And my cat is not healthy. Aged 15, she is on medication for about two years now. Two or three times in the past she had massive weight loss, grew apathic, and the vet can feel lumps around her intestines. There is nothing she can do about it, just check blood levels. There were days when I mentally looked for a burial place in the garden, then she recovered again. She might not feel as vigorous as ten years ago. But will I deny her a life for that reason? She still enjoys to lie in the sun, to join us on the sofa in the evenings, to play with a thistle in the garden, to catch a mouse some days. Maybe she has some feelings of pain. But she is not miserable.
Honestly, I don't know what I would do if I had the feeling that she was really in pain. Right now, I let her live in dignity as long as her body will permit.

(this obviously left the point of omnivores a bit - reading Michael Pollan and Jonathan Saffran Foer was very interesting)
 
Trace Oswald
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elle sagenev wrote:
As far as killing people, I'm for that too. We know someone who suffered cancer and was slowly suffocating to death. It became so terrifying to him they had to put him in a coma until he eventually died. I don't want that. I want to be able to make the choice of when I will die if I become unhealthy or senile. I never want my kids to suffer watching me with alzheimers or dementia, and I don't want to suffer either. Just let me go.



I just lost a good friend Monday.  He battled cancer for years but did surprisingly well.  Last week he went into the hospital.  Friday he said he thought he would be going home.  Something went wrong with his lungs, he went downhill very fast, and he was transferred to hospice at 2 Monday afternoon.  I sat with him, watching him choking and suffocating until his family arrived at 430.  I don't think he knew I was there, or if he was, he couldn't give any indication that he knew.  He was dead by 7.  I can't think of any reason that ending his life as soon as they knew there was no hope was the wrong answer.  Certainly it seems preferable to lying and choking for air for hours.  I wouldn't put an animal through that.
 
Flora Eerschay
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Perhaps we should discuss harvesting for meat and euthanasia separately. I would probably have some "parent animals" and only butcher their offspring, thus knowing what they're meant for from day one. The parents, would perhaps be allowed to retire and euthanized eventually if they weren't edible at certain age. There is a lot of animals I wouldn't eat; cats, dogs, mice, rats, insects. Maybe some of them are edible, I don't know. As for people who want someone else to do the "dirty job", perhaps they should pay for the service. People tend to see things differently when they are not for free.

It would also be hard for me to be with a person who made a conscious decision to be euthanised, and had it accepted by all the doctors, and just needed someone to be there with them. But I would respect that. The worst is someone relatively young but suffering "only" from depression. I remember there was such case somewhere; a young woman who was raped and couldn't recover, and attempted suicide a number of times.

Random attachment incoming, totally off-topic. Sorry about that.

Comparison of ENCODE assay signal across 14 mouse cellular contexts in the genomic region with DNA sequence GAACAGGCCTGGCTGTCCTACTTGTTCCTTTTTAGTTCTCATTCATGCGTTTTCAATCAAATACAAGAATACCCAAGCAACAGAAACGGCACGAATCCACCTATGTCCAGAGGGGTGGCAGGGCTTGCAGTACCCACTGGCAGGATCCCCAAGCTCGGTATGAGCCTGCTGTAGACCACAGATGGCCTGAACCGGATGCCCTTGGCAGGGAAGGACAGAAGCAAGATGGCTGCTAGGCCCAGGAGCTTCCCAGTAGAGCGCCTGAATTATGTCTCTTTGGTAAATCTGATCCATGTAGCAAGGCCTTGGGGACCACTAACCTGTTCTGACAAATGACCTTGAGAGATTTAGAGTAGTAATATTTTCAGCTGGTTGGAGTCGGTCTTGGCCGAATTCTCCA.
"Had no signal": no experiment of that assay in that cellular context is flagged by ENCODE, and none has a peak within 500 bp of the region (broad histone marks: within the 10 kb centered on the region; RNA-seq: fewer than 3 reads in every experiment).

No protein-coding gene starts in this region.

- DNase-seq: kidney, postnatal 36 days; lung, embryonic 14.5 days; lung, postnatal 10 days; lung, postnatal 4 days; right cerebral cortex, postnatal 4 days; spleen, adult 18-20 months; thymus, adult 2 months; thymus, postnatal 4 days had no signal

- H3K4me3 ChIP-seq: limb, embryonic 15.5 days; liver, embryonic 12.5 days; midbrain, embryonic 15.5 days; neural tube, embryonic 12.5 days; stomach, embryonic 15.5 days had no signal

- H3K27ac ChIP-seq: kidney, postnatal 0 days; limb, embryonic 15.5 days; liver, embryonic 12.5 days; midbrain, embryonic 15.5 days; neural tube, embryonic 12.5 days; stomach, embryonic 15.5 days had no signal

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My thoughts on this have changed a lot. I knew someone who worked in a slaughterhouse many years ago (he conked cattle in the head with a hammer) and I have rural relatives who kill their own pigs. Thsese experiences and things I read and watched made me feel for a time that I did not want to eat meat because I was not sure it was killed in a manner that was acceptable to me.
As I've gotten more exposure to small-scale farming and permaculturists I've been very impressed with people's concern for their animals. There is a lot of nastiness out there about "happy meat" but there is a lot to be said for the "one bad day" train of thought. I have a lot of respect for people who raise and harvest their own animals.
 
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Lots of interesting points being made. I'm going to try and focus my thoughts on the title of this thread. I live in a farming community. Generally speaking we don't see instances of shaming or what I would call activism. I think that a large part of what we see today is a result of humanity getting away from raising your own food. To truly know and understand something is to have done it yourself, and even then it's not guaranteed. I can study and research a topic my entire life, but until I have done it myself I won't fully know it. A bit of Schrodinger's Cat if you will. In the past, even if you didn't raise your own chickens or whatever you ate, you knew who did and you knew how it was done much more so than today. There is a comment from a newspaper that I've seen circulated as being humorous about someone saying "hunters need to stop killing these innocent animals and go buy meat at the stores where it's made." The reality of that is many people believe that is how things work. They do not understand where that meat actually comes from and what it takes to produces it.